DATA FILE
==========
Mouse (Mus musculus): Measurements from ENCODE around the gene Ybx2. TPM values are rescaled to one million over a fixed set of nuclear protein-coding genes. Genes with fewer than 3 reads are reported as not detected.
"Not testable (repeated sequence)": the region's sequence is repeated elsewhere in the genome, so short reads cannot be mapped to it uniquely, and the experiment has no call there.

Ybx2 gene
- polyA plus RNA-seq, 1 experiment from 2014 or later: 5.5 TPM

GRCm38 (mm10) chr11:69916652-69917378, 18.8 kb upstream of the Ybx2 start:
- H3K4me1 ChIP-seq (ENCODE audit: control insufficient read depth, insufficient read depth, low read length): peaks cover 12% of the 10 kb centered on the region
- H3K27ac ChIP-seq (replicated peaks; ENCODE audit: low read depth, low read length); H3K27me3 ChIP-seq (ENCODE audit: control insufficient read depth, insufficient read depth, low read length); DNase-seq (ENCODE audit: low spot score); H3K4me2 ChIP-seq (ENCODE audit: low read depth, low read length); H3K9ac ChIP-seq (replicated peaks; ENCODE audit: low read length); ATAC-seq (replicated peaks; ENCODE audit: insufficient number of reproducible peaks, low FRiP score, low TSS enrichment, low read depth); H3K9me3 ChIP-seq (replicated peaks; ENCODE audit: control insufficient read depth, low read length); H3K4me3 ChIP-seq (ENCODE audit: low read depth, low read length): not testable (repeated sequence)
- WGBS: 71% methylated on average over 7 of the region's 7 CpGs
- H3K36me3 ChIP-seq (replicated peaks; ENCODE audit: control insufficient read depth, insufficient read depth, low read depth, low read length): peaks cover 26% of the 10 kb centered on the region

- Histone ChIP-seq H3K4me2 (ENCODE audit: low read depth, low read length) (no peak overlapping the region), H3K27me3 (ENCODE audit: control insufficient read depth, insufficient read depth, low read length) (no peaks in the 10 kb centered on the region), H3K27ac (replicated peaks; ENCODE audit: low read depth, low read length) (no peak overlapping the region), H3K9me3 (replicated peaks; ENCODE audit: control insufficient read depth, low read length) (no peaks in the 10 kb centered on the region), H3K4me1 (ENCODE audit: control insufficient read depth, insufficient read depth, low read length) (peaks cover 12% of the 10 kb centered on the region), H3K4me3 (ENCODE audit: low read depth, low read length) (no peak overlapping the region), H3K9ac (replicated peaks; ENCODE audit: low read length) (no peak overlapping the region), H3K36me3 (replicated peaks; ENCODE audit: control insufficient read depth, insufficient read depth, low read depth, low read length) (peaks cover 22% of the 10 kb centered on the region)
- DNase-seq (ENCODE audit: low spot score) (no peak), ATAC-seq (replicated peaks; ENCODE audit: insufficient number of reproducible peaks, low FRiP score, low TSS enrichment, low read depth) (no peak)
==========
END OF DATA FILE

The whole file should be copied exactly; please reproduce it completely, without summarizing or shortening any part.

Mouse (Mus musculus): Measurements from ENCODE around the gene Ybx2. TPM values are rescaled to one million over a fixed set of nuclear protein-coding genes. Genes with fewer than 3 reads are reported as not detected.
"Not testable (repeated sequence)": the region's sequence is repeated elsewhere in the genome, so short reads cannot be mapped to it uniquely, and the experiment has no call there.

Ybx2 gene
- polyA plus RNA-seq, 1 experiment from 2014 or later: 5.5 TPM

GRCm38 (mm10) chr11:69916652-69917378, 18.8 kb upstream of the Ybx2 start:
- H3K4me1 ChIP-seq (ENCODE audit: control insufficient read depth, insufficient read depth, low read length): peaks cover 12% of the 10 kb centered on the region
- H3K27ac ChIP-seq (replicated peaks; ENCODE audit: low read depth, low read length); H3K27me3 ChIP-seq (ENCODE audit: control insufficient read depth, insufficient read depth, low read length); DNase-seq (ENCODE audit: low spot score); H3K4me2 ChIP-seq (ENCODE audit: low read depth, low read length); H3K9ac ChIP-seq (replicated peaks; ENCODE audit: low read length); ATAC-seq (replicated peaks; ENCODE audit: insufficient number of reproducible peaks, low FRiP score, low TSS enrichment, low read depth); H3K9me3 ChIP-seq (replicated peaks; ENCODE audit: control insufficient read depth, low read length); H3K4me3 ChIP-seq (ENCODE audit: low read depth, low read length): not testable (repeated sequence)
- WGBS: 71% methylated on average over 7 of the region's 7 CpGs
- H3K36me3 ChIP-seq (replicated peaks; ENCODE audit: control insufficient read depth, insufficient read depth, low read depth, low read length): peaks cover 26% of the 10 kb centered on the region

- Histone ChIP-seq H3K4me2 (ENCODE audit: low read depth, low read length) (no peak overlapping the region), H3K27me3 (ENCODE audit: control insufficient read depth, insufficient read depth, low read length) (no peaks in the 10 kb centered on the region), H3K27ac (replicated peaks; ENCODE audit: low read depth, low read length) (no peak overlapping the region), H3K9me3 (replicated peaks; ENCODE audit: control insufficient read depth, low read length) (no peaks in the 10 kb centered on the region), H3K4me1 (ENCODE audit: control insufficient read depth, insufficient read depth, low read length) (peaks cover 12% of the 10 kb centered on the region), H3K4me3 (ENCODE audit: low read depth, low read length) (no peak overlapping the region), H3K9ac (replicated peaks; ENCODE audit: low read length) (no peak overlapping the region), H3K36me3 (replicated peaks; ENCODE audit: control insufficient read depth, insufficient read depth, low read depth, low read length) (peaks cover 22% of the 10 kb centered on the region)
- DNase-seq (ENCODE audit: low spot score) (no peak), ATAC-seq (replicated peaks; ENCODE audit: insufficient number of reproducible peaks, low FRiP score, low TSS enrichment, low read depth) (no peak)